society and the law that reflects its organizing principles
assume that citizens will trust law enforcement and believe
the things that police officers tell them. For instance, when
a police officer enters a schoolhouse and announces that an
active shooter is nearby, society desires that those so
informed believe the officer and act accordingly. Similarly,
when a homeowner is awakened in the night by a police officer
at the front door who announces that a wildfire is fast
approaching, society desires that the officer be believed and
that the homeowner acts accordingly. Indeed, examples of this
societal desire seem endless.
case law makes clear that a police officer, in the course of
investigating criminality, does not violate either the
federal or state constitution by lying to a potential suspect
or witness. The need to sometimes do so has been repeatedly
accommodated by the courts. But when police officers do
choose to lie, they must recognize and accept the logical
consequences of that decision.
such consequence arises in the context of constitutional
seizure analysis. This jurisprudence provides that, in a
police-citizen encounter, no seizure of the person occurs
unless-objectively viewed and under the totality of the
circumstances-a reasonable person would not believe that he
or she was free to terminate the encounter or decline the
officer's requests. In analyzing the circumstances of
such an encounter, a reasonable person is an innocent person.
And reasonable innocent persons may be assumed to believe the
truth of that which the police tell them.
case, Louis Johnson Jr. was found to be in unlawful
possession of a firearm. Prior to that discovery, however,
the police encounter with him had reached the point
where-under the totality of the circumstances and objectively
viewed-he had been seized. And, at the time of his seizure,
the police lacked a lawful basis to seize him. Thus, the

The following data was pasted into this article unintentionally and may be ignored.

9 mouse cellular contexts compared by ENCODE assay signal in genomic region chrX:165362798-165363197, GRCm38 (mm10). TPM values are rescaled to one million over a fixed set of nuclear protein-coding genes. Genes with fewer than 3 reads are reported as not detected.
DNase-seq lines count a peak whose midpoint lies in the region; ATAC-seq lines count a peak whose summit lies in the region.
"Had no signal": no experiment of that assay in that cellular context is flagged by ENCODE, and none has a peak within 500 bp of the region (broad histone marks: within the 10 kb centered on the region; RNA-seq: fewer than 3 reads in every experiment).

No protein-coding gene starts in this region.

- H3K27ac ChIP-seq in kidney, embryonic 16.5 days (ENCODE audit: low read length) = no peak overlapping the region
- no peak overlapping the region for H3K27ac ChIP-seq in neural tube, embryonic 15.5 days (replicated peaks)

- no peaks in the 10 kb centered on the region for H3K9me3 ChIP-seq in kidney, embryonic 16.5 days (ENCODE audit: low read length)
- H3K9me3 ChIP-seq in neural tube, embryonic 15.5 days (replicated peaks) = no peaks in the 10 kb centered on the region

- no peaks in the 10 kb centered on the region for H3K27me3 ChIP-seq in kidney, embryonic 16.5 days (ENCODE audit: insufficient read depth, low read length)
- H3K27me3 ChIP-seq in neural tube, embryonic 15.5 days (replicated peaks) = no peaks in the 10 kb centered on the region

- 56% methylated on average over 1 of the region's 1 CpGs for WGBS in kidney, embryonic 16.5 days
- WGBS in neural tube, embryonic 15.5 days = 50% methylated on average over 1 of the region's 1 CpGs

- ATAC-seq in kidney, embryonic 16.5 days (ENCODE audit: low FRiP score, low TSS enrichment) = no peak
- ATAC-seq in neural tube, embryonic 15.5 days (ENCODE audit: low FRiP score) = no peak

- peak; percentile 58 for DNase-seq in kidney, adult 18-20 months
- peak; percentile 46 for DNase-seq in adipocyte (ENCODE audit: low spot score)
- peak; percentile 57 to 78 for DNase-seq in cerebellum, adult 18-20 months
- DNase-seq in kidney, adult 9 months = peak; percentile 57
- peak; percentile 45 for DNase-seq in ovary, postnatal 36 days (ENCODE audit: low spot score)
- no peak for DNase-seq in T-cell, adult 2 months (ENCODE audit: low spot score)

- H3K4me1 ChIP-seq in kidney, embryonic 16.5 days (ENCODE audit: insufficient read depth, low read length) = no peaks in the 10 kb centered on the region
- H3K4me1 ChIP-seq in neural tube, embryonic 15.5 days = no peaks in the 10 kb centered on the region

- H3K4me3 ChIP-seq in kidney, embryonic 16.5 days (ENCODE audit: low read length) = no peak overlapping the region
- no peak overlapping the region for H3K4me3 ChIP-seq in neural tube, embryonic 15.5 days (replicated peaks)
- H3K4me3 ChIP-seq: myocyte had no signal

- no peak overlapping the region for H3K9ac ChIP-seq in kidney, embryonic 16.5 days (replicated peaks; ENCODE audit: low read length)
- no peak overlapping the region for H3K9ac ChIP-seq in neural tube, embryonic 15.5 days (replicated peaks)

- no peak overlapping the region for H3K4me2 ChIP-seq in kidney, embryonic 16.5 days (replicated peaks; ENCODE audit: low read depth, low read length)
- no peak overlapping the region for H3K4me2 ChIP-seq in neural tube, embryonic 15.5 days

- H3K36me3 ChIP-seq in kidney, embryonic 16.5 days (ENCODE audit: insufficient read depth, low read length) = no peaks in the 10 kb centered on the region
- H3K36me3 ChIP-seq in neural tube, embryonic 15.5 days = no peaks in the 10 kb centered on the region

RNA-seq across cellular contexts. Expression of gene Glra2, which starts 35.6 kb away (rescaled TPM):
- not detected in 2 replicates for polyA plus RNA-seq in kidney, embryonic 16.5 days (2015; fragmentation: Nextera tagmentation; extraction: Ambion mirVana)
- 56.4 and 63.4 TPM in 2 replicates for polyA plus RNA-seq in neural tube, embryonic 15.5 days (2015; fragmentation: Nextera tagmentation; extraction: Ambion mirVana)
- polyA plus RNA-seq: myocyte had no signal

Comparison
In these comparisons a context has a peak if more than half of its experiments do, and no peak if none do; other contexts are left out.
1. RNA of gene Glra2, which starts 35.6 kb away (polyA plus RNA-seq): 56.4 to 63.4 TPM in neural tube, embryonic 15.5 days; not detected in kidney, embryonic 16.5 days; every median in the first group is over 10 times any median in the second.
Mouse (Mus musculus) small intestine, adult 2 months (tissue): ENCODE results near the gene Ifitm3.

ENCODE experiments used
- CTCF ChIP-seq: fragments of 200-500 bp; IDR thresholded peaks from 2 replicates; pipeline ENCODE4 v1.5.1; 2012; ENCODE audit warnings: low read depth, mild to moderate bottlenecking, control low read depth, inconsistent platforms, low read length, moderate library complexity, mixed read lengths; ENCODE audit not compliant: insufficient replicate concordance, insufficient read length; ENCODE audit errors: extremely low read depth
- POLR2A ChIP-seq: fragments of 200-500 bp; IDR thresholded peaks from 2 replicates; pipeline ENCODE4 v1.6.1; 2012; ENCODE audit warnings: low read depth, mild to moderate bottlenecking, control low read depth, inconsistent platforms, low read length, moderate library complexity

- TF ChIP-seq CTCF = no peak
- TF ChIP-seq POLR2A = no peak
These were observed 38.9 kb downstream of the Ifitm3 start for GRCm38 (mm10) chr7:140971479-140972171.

trial court properly granted his motion to suppress evidence
of the gun found in his possession. We affirm.
Lynnwood police officers, Zach Yates and James George, were
engaged in a proactive patrol late at night in an area known
to have a high rate of criminal activity. The officers
observed a silver vehicle enter a motel parking lot and park
in a stall. After the vehicle came to rest, about a minute
and a half passed without any person entering or leaving the
vehicle. The officers became suspicious that its occupants
were using drugs.
officers, both of whom were armed and in uniform, approached
the vehicle on foot and stood on opposite sides adjacent to
the driver's and passenger's doors. They shined
flashlights into the vehicle's interior to enable them to
see the vehicle's occupants and ensure that neither was
holding anything that could put the officers in danger.
Because the vehicle was also flanked on both sides by cars
parked in adjoining stalls, the officers had minimal space to
move. Officer Yates did not see any drugs or drug
paraphernalia when he shined his flashlight inside the
passenger compartment. Inside were Johnson and a female
Yates stood on the passenger side while Officer George stood
adjacent to the driver's door. Yates sought to start a
conversation with Johnson, who was in the driver's seat,
and did so by asking, "Hey, is this Taylor's
vehicle?" In fact, there was no "Taylor"; the
ruse was intended to make Johnson feel more comfortable, in
the hope that he would talk with the officer. Johnson
appeared confused by the question, and Yates asked, again,
whether the vehicle was "Taylor Smith's
vehicle." In response, Johnson stated that the vehicle
was his own and that he had recently purchased it.
then asked for Johnson's name, whether Johnson had a
driver's license, and if he would mind whether the
officer looked at it. When Johnson stated that he had an
identification card, both officers became suspicious that his
license might be suspended. Officer Yates received the
identification card from Johnson and used information from it
to request a check of Johnson's warrant history and
license status from police dispatch. Meanwhile, Officer
George, who was leaning over the driver's side door,
noticed a handgun placed between the driver's seat and
alerted Yates to the presence of the firearm, drew his own
handgun, opened the driver's door and removed the weapon
from Johnson's vehicle. Subsequently, Johnson was removed
from the vehicle. Meanwhile, police dispatch informed the
officers that Johnson's driver's license was
suspended in the third degree, and that he had an outstanding
arrest warrant and a felony conviction. The officers then
informed Johnson that he was being detained but not placed
under arrest and advised him of his
Johnson was charged with unlawful possession of a firearm in
the first degree. Before trial, Johnson moved to suppress the
evidence of the gun found in his possession, contending that
it was found attendant to his unlawful seizure. After an
evidentiary hearing, the trial court granted Johnson's
motion. However, the judge did not make a determination as to
whether Johnson was seized prior to the discovery and removal
of the firearm, instead ruling that the encounter was a
"social contact" and that "law enforcement had
an insufficient basis to initiate a social contact." The
trial court further acknowledged that granting the motion to